Parents have a variety of opinions on how their child's primary care office should handle situations where a parent refuses all vaccines for their child: 28% say the office should ask the parent to find another health care provider for their unvaccinated child. Others say the primary care office should allow the unvaccinated child to continue getting care but with restrictions to protect other patients: 17% say the unvaccinated child should not use the waiting room, and 27% say the unvaccinated child should wear a mask in the waiting room. The remianing 28% of parents say the primary care office should allow the unvaccinated child to continue getting care with no restrictions.
- 7 in 10 parents say their child’s primary care office should have a policy to prevent completely unvaccinated children from infecting other patients.
- 4 in 10 parents say their child's primary care office has a policy requiring that children get all recommended vaccines; about the same number of parents are unsure of the office policy.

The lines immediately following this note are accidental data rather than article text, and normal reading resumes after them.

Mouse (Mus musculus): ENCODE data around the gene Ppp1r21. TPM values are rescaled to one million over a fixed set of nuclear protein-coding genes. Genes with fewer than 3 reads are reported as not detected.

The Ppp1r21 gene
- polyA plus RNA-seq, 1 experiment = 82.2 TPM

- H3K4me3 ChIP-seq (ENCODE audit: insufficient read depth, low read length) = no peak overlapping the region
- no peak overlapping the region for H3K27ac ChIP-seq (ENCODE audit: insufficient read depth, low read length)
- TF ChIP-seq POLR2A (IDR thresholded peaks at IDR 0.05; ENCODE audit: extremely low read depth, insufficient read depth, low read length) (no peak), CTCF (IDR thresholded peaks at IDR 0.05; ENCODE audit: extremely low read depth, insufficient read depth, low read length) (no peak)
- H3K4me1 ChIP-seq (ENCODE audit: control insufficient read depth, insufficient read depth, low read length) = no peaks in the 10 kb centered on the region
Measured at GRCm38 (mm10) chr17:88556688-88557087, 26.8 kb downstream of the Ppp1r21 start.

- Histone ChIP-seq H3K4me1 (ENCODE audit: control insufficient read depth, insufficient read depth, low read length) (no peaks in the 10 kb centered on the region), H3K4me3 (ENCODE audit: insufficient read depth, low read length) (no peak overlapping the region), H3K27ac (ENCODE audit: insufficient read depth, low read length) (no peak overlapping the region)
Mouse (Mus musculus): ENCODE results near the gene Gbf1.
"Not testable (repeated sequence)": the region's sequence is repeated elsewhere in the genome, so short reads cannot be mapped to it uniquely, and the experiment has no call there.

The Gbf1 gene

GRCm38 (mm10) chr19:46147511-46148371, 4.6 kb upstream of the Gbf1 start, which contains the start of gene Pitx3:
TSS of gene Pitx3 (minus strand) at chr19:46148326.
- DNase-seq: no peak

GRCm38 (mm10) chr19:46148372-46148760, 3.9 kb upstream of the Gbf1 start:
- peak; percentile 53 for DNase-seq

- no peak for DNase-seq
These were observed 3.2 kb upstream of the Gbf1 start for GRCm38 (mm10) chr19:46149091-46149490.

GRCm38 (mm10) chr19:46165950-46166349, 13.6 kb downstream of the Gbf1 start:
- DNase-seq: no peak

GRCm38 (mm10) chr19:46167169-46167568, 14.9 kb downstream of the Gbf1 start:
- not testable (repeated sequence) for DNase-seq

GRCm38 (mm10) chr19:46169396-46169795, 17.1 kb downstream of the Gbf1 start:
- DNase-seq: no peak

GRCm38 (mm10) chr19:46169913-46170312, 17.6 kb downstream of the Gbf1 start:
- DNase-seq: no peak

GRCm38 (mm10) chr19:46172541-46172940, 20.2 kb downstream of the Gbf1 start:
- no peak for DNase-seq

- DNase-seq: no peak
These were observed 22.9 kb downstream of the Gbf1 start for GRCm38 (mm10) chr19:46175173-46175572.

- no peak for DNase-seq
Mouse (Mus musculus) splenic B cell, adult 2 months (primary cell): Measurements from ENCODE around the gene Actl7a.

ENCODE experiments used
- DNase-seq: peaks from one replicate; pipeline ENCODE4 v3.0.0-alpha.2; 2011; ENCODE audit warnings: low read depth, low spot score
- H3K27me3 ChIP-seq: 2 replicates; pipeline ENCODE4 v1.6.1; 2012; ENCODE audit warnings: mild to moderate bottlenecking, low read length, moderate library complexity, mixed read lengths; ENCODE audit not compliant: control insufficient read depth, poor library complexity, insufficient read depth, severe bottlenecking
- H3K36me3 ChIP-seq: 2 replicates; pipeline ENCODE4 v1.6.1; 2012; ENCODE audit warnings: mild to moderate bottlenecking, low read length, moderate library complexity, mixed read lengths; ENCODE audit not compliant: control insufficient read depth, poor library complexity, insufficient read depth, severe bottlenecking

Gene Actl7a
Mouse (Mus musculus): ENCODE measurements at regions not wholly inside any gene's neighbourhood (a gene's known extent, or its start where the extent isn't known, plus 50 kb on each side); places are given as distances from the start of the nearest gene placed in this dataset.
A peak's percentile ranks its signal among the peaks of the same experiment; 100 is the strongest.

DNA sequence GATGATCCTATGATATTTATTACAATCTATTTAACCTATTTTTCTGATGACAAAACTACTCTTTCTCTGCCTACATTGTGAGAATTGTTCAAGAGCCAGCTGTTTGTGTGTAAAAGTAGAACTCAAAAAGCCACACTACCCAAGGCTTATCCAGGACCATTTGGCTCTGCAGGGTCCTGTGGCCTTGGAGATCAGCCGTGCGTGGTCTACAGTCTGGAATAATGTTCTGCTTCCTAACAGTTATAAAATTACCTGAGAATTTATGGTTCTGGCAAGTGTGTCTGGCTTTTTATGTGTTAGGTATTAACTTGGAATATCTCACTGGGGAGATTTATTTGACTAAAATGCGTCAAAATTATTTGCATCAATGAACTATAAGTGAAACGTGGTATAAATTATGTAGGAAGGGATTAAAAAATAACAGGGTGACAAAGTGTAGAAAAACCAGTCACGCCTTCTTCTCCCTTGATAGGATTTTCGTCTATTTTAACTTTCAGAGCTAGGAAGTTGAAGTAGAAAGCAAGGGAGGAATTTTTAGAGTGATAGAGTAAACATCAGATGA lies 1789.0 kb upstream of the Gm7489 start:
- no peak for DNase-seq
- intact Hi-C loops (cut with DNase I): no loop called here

- 4 in 10 parents are very or somewhat likely to move their child to a different provider if there are children in the practice whose parents refuse all vaccines.
Most US children receive all recommended vaccines according to the schedule set out by the Centers for Disease Control and Prevention (CDC). Vaccines often are given in conjunction with well-child visits with the primary care provider - usually a pediatrician, family physician or nurse practitioner. Some children are delayed or miss certain doses, due to barriers to scheduling well-child appointments, parents not knowing that additional doses are needed, or parents choosing to have their child skip certain vaccines or certain doses.
A less common situation, which occurs in 1-2% of US children, is parent refusal of all vaccines for their child. A completely unvaccinated child is unprotected against measles, pertussis, chicken pox, and many other diseases. However, that unvaccinated child also poses a risk of transmitting diseases to others. In most cases, child health providers will have multiple discussions with parents to explain the importance of childhood vaccinations, and to answer any questions the parents have about possible side effects.